Hans Groen

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the ruminant economy 6 – some conclusions

A few concluding statements containing the ideas that I would like to be remembered, and a couple of ideas I could not place in the essays.

You are entitled to the fruit of your labour. You are not entitled to the profit from your own or other people’s work.

The key question for which a healthy society has found an answer, is how to establish a configuration where the surplus that productive labour generates is used for education, care, and culture, for the benefit of society and not for individual wealth exclusively.

‘Give us today our daily bread’ is maybe equivalent to ‘give us today the fruits of our labour’. And then there is the corresponding ‘man shall not live by bread alone.’ Money is not the measure of everything. It is like babies in foster homes: mortality during the first year is high in big institutions though the babies get enough food and clean nappies. What they miss is the closeness of a human body and the caressing by a human hand. Indeed, one cannot live by bread alone. Likewise, one cannot produce a worthy human society with money alone.

People want to work, people are not lazy; they are so eager to work that they will accept even the smallest and badly paid job, just in order to earn something. Stressing exclusively the duty to work opens the mind of the employee for exploitation and accepting bad circumstances.

The biggest frustration for unemployed is not being able to provide for the daily needs of oneself and one’s family. There is a duty on behalf of the government in name of our common wealth to provide for each person that he or she can live this human life. A no frills welfare subsidy for a limited time (‘free money’) is a viable option, also given that poverty itself is costly for society.

The big challenge is how we can lift the life of the 99% for which Occupy was advocating, or the 80% that John Hurly mentioned as being job insecure. There is a growing number of people who just survive on an income – they do not starve, but there is not much leeway to realize plans for the future. They see a (shrinking?) number of people who get (even usurp) a disproportionate share of the wealth that is produced by all.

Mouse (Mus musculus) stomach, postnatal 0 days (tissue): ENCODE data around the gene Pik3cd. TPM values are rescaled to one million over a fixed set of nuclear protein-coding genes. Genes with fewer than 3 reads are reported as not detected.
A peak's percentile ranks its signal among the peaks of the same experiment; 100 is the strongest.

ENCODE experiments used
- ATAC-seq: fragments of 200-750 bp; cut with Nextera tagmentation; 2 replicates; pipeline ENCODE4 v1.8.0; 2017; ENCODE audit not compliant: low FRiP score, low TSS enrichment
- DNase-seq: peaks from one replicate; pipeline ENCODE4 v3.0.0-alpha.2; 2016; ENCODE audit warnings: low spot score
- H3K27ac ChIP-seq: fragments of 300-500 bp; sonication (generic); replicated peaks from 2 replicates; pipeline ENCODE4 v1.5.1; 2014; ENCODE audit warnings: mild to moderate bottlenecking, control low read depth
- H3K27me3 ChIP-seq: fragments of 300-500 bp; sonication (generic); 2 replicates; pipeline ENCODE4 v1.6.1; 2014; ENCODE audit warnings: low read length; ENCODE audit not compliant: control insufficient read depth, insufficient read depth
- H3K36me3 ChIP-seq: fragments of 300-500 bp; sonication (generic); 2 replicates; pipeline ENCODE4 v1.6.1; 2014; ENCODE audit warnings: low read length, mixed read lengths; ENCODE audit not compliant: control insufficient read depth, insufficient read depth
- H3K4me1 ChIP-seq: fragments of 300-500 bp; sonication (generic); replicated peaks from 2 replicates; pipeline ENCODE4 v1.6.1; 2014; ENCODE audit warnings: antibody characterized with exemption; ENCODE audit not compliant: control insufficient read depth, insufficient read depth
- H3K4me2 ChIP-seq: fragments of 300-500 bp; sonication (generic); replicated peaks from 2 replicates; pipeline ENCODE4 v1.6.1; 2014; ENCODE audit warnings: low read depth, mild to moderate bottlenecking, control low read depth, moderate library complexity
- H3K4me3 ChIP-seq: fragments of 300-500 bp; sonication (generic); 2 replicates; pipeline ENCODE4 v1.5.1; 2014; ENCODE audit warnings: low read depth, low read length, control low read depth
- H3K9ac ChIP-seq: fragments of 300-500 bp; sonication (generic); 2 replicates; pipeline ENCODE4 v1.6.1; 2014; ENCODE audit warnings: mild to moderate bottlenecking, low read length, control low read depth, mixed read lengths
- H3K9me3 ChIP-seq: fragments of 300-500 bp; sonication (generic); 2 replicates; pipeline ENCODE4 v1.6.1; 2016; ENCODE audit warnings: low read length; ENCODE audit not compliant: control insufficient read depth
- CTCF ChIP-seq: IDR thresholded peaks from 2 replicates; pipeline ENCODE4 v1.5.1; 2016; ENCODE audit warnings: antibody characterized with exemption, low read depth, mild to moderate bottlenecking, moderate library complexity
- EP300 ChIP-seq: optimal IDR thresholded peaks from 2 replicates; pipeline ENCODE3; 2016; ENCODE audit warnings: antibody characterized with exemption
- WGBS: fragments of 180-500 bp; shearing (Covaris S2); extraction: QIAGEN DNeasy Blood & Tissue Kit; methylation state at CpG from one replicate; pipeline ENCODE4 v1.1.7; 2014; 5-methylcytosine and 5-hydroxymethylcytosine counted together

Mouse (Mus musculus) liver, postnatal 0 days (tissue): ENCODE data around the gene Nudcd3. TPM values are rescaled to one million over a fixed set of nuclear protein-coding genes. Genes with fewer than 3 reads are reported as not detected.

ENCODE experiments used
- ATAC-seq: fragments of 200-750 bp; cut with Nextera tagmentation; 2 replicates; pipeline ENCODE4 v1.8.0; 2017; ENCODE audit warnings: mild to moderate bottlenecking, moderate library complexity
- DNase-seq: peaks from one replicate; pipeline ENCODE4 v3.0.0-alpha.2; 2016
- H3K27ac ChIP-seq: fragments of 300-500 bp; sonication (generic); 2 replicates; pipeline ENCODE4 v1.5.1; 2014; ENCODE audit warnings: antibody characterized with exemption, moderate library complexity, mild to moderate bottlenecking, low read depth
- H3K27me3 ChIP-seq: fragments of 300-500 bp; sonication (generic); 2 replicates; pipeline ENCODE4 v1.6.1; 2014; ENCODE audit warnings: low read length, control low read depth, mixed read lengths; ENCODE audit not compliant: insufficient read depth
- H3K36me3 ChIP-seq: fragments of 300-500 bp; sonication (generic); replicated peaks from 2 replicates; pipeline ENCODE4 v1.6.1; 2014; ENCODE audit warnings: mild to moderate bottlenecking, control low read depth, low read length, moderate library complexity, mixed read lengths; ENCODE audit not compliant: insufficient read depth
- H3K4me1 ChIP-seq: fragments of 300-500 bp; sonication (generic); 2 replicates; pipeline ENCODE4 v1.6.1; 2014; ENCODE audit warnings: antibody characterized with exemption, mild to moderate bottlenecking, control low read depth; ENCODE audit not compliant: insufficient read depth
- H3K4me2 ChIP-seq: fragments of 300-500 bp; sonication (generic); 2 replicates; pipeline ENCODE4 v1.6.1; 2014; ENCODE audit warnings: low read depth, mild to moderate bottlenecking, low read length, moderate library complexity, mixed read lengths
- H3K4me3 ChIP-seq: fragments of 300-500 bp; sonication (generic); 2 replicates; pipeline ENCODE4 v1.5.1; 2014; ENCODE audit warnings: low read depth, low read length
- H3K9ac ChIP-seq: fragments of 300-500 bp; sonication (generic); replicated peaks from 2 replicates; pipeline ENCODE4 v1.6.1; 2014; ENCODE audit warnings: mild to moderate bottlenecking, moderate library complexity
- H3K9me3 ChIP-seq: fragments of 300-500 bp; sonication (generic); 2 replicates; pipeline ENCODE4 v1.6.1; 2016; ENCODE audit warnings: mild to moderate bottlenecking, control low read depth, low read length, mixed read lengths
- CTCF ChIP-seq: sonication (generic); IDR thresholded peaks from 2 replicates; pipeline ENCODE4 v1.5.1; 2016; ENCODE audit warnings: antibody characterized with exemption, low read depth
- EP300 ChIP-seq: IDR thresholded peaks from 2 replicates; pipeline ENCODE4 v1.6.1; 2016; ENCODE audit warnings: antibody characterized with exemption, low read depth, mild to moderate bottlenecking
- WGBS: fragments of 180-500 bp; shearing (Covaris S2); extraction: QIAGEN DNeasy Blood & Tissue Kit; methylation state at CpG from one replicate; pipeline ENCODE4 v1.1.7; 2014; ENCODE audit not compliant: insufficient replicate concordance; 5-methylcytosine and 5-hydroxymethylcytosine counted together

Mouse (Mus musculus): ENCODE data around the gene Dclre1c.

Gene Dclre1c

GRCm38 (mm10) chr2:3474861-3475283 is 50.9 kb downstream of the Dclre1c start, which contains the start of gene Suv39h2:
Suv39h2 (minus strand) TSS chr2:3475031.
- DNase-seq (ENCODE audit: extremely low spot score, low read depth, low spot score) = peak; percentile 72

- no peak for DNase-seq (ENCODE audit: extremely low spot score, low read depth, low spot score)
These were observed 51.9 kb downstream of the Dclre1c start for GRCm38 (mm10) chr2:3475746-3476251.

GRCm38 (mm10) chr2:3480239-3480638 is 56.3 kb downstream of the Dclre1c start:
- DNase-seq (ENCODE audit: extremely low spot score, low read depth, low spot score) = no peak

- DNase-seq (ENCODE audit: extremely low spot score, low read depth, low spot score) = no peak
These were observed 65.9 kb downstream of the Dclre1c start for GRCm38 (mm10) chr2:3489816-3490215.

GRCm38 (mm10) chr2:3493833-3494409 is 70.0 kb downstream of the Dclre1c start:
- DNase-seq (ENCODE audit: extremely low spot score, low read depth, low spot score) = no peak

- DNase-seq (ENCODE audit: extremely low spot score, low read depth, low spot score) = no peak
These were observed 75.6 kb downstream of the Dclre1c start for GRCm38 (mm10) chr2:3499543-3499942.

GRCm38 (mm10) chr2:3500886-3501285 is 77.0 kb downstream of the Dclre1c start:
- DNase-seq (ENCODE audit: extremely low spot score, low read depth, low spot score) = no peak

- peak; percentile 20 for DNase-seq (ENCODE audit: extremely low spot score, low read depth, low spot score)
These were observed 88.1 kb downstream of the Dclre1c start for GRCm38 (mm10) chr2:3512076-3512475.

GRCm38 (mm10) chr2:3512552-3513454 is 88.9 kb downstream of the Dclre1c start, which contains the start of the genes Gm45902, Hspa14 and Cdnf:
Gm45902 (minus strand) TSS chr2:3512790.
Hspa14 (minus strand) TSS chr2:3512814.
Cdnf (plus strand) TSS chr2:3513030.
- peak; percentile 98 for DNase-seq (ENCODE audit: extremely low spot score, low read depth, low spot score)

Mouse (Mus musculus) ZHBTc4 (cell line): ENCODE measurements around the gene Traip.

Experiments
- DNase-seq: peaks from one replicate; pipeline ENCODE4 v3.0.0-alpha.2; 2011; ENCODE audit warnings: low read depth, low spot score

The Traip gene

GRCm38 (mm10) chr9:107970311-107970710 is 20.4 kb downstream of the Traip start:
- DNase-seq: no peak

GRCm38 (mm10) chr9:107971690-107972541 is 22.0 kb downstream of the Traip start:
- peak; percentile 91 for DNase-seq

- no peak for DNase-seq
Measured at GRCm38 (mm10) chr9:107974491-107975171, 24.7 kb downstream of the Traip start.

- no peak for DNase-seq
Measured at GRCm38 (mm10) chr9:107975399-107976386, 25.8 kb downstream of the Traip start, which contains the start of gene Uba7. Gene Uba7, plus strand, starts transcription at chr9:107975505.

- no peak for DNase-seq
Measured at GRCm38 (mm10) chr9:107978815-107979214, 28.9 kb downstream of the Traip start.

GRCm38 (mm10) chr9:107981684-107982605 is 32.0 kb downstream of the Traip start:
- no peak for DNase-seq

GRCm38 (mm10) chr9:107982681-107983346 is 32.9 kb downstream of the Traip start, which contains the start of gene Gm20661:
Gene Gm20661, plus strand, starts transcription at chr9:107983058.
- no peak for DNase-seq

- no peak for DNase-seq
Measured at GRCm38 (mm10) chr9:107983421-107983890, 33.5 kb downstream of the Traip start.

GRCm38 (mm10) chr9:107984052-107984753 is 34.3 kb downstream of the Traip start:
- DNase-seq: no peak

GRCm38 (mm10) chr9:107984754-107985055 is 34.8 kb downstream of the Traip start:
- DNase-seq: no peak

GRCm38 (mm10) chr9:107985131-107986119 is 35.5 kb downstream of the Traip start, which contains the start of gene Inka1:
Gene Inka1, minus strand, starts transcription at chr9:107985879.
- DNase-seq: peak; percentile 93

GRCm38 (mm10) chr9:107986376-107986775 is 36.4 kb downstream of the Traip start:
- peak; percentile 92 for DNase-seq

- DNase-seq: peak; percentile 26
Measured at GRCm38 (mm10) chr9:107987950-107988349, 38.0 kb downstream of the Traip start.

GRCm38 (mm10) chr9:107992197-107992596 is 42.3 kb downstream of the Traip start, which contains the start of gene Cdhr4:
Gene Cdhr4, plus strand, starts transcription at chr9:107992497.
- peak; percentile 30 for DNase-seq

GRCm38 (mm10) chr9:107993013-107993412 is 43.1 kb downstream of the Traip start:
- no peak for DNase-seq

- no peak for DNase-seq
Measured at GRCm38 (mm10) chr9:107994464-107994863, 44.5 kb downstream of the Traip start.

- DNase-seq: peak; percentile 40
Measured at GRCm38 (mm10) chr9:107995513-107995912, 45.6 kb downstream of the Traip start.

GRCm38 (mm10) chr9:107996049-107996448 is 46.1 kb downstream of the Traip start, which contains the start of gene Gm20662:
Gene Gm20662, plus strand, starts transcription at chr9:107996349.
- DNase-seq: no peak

Mass employment will not disappear; employment of the many who are self-employed, have a flexible job, delivering professional services from a home-based company, will grow in importance. This group is dependent on employers and industry for their work, but they are also competitors for each other and in that they differ from the classic labour class. This calls for new arrangements in the social dialogue.

Contracting firms as they function in agriculture can play a role in organizing flex workers and self-employed. Another example is the ‘veem’. The ‘veem’ was a cooperative of harbour workers who work in and for the warehouses in the harbour. They were specialized in specific cargo and could be recognized by the colour of the hat (purple hats, blue hats, etc. – Blauwhoed is now a real estate company that originates in the blue hat ‘veem’ from the time of the VOC). Also guilds might be reinvented in some way for safeguarding good quality work and work standards. These are organizations that mediate between groups of individual workers with similar skills who compete for the same temporary jobs, and the employers who have a changing need for these workers. A good development is, I think, the initiative on behalf of regulating authorities in The Netherlands to allow self-employed people to make arrangements with each other about tariffs so that they have a stronger position in relation to employers. Finally, the spell of being an entrepreneur is being broken and government realizes that self-employed people on the market are a bit different from the big players such as Boeing and Airbus, or Alstom and Siemens, or Vodafone and T-Mobile.

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Onderwerpen: christelijk sociaal, European Social Week, ruminant economy, social dialogue